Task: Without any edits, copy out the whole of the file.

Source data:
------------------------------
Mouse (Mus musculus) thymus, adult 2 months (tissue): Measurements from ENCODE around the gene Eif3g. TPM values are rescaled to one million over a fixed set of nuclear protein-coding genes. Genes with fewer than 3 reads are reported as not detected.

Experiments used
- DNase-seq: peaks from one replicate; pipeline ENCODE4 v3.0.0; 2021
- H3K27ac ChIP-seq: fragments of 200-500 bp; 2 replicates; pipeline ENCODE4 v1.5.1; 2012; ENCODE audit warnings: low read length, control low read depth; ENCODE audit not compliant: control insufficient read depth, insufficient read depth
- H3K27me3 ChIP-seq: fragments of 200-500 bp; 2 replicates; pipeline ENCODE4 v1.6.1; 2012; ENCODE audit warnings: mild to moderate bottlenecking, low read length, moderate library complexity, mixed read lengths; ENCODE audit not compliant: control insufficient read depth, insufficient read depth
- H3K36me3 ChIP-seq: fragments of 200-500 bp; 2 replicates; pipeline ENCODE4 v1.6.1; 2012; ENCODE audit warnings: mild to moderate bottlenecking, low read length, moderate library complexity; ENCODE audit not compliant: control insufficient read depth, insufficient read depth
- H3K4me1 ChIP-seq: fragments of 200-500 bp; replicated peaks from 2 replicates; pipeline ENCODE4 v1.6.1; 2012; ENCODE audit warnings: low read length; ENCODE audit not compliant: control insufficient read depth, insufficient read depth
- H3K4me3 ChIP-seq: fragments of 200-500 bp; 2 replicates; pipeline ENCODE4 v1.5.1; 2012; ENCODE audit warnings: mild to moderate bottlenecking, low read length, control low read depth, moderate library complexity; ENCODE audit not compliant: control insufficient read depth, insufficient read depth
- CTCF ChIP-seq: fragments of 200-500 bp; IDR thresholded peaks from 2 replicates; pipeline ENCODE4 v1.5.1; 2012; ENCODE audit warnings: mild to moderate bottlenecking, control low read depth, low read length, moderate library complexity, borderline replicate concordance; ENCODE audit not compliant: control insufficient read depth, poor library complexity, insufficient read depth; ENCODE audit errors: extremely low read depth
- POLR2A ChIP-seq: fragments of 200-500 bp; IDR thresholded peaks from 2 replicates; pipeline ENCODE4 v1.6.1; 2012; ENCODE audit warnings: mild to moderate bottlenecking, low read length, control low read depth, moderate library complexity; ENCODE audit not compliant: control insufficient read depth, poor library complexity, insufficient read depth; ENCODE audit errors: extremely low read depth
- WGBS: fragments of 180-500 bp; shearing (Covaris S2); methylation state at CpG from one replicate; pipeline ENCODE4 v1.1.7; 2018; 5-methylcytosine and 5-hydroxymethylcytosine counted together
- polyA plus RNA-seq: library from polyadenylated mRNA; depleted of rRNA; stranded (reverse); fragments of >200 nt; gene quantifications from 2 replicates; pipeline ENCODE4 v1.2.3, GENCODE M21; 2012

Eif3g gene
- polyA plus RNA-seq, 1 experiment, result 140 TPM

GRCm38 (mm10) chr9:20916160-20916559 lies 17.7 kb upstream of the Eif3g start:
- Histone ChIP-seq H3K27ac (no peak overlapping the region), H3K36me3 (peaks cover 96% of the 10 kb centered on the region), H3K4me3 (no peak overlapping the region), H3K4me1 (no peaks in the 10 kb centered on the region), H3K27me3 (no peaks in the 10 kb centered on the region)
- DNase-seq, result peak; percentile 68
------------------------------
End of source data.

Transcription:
Mouse (Mus musculus) thymus, adult 2 months (tissue): Measurements from ENCODE around the gene Eif3g. TPM values are rescaled to one million over a fixed set of nuclear protein-coding genes. Genes with fewer than 3 reads are reported as not detected.

Experiments used
- DNase-seq: peaks from one replicate; pipeline ENCODE4 v3.0.0; 2021
- H3K27ac ChIP-seq: fragments of 200-500 bp; 2 replicates; pipeline ENCODE4 v1.5.1; 2012; ENCODE audit warnings: low read length, control low read depth; ENCODE audit not compliant: control insufficient read depth, insufficient read depth
- H3K27me3 ChIP-seq: fragments of 200-500 bp; 2 replicates; pipeline ENCODE4 v1.6.1; 2012; ENCODE audit warnings: mild to moderate bottlenecking, low read length, moderate library complexity, mixed read lengths; ENCODE audit not compliant: control insufficient read depth, insufficient read depth
- H3K36me3 ChIP-seq: fragments of 200-500 bp; 2 replicates; pipeline ENCODE4 v1.6.1; 2012; ENCODE audit warnings: mild to moderate bottlenecking, low read length, moderate library complexity; ENCODE audit not compliant: control insufficient read depth, insufficient read depth
- H3K4me1 ChIP-seq: fragments of 200-500 bp; replicated peaks from 2 replicates; pipeline ENCODE4 v1.6.1; 2012; ENCODE audit warnings: low read length; ENCODE audit not compliant: control insufficient read depth, insufficient read depth
- H3K4me3 ChIP-seq: fragments of 200-500 bp; 2 replicates; pipeline ENCODE4 v1.5.1; 2012; ENCODE audit warnings: mild to moderate bottlenecking, low read length, control low read depth, moderate library complexity; ENCODE audit not compliant: control insufficient read depth, insufficient read depth
- CTCF ChIP-seq: fragments of 200-500 bp; IDR thresholded peaks from 2 replicates; pipeline ENCODE4 v1.5.1; 2012; ENCODE audit warnings: mild to moderate bottlenecking, control low read depth, low read length, moderate library complexity, borderline replicate concordance; ENCODE audit not compliant: control insufficient read depth, poor library complexity, insufficient read depth; ENCODE audit errors: extremely low read depth
- POLR2A ChIP-seq: fragments of 200-500 bp; IDR thresholded peaks from 2 replicates; pipeline ENCODE4 v1.6.1; 2012; ENCODE audit warnings: mild to moderate bottlenecking, low read length, control low read depth, moderate library complexity; ENCODE audit not compliant: control insufficient read depth, poor library complexity, insufficient read depth; ENCODE audit errors: extremely low read depth
- WGBS: fragments of 180-500 bp; shearing (Covaris S2); methylation state at CpG from one replicate; pipeline ENCODE4 v1.1.7; 2018; 5-methylcytosine and 5-hydroxymethylcytosine counted together
- polyA plus RNA-seq: library from polyadenylated mRNA; depleted of rRNA; stranded (reverse); fragments of >200 nt; gene quantifications from 2 replicates; pipeline ENCODE4 v1.2.3, GENCODE M21; 2012

Eif3g gene
- polyA plus RNA-seq, 1 experiment, result 140 TPM

GRCm38 (mm10) chr9:20916160-20916559 lies 17.7 kb upstream of the Eif3g start:
- Histone ChIP-seq H3K27ac (no peak overlapping the region), H3K36me3 (peaks cover 96% of the 10 kb centered on the region), H3K4me3 (no peak overlapping the region), H3K4me1 (no peaks in the 10 kb centered on the region), H3K27me3 (no peaks in the 10 kb centered on the region)
- DNase-seq, result peak; percentile 68